Diggs was a 2004 Black Engineer of the Year Award winner in the "Promising Scientist in Government" category. He was also named one of the 50 Most Important Blacks in Research Science in 2004 by Science Spectrum magazine.

Black Kos, Tuesday Chile, December 3, 2013
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Thomas Rice Playing Jim Crow in Blackface, New York City, 1833

Racist images, Jim Crow, and monkeys

Commentary by Black Kos Editor Denise Oliver Velez

There has been a lot of discussion recently on Daily Kos about racism, and racist imagery, relating to depictions and critiques of President Obama. Those discussions have continued, once again, on the Black Kos community front porch.

Clearly, the POTUS, his wife and daughters as the most high profile black family in the world are targets of this type of depiction, whether in cartoons, words, or objects, but it is important that we place this phenomena in an historical context—which is part of an unbroken stream of vile representations of blacks which continues from the roots of African enslavement in the New World to the present day.

Blacks are not the only targets of this type of racial imaging, and many of us are familiar with the same type of racism when it applies to Native Americans or, asians or latinos and other marginalized or "othered" groups, but my focus today is on African Americans.

Racism in the US is systemic, but those systems are shaped and maintained by stereotypes and characterizations which have become almost commonplace—which mold individually held prejudices, both conscious and unconscious.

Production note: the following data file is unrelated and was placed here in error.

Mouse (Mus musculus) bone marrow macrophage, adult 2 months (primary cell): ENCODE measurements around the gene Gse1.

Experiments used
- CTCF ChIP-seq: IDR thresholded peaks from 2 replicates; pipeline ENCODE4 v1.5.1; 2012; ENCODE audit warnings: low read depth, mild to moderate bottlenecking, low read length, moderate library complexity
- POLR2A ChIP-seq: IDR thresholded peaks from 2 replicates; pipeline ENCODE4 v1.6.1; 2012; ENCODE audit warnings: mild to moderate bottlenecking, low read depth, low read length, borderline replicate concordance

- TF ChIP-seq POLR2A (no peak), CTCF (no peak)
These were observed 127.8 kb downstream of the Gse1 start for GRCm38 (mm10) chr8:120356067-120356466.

No one can escape the effects of this relentless barrage. No matter their race, ethnicity or political persuasion. The impact on us as AA's can be  psychologically devastating, as sideboth discussed in her diary, A colored girl and her love/hate relationship with her nose.

The push back against this phenomenon is not new either. Blacks and their allies have been calling out and objecting to vile imaging since the days of national protests organized by the NAACP against the film version of Thomas Dixon's "The Clansman" which we know as "The Birth of a Nation."

Black Kos, Week In Review, Friday December 15, 2013

My Hero Has Passed, Long Live His Memory
dopper0189, Black Kos Managing Editor

On July 18th 1918 to the Xhosa people of Southern Africa, once was born a child named Rolihlahla.

Rolihlahla in the Xhosa language means "to pull a branch of a tree", or more colloquially "troublemaker".  Rolihlahla's paternal great-grandfather Ngubengcuka (who died in 1832), ruled as the Inkosi Enkhulu, or king, of the Thembu people. However, because he was only the Inkosi's child by a wife of the Ixhiba clan (the so-called "Left-Hand House"), the descendants of his branch of the royal family were not eligible to succeed to the Thembu throne.  Rolihlahla's father, Gadla Henry Mphakanyiswa, served as chief of the town of Mvezo. However, upon alienating the colonial authorities, they deprived Mphakanyiswa of his position, and moved his family to Qunu.  It seems chief Mphakanyiswa, had a little Rolihlahla or "troublemaker" in him.

Nelson Mandela, age 19.

Originally posted to Black Kos community on Fri Dec 20, 2013 at 01:00 PM PST.

Also republished by Barriers and Bridges and Kitchen Table Kibitzing.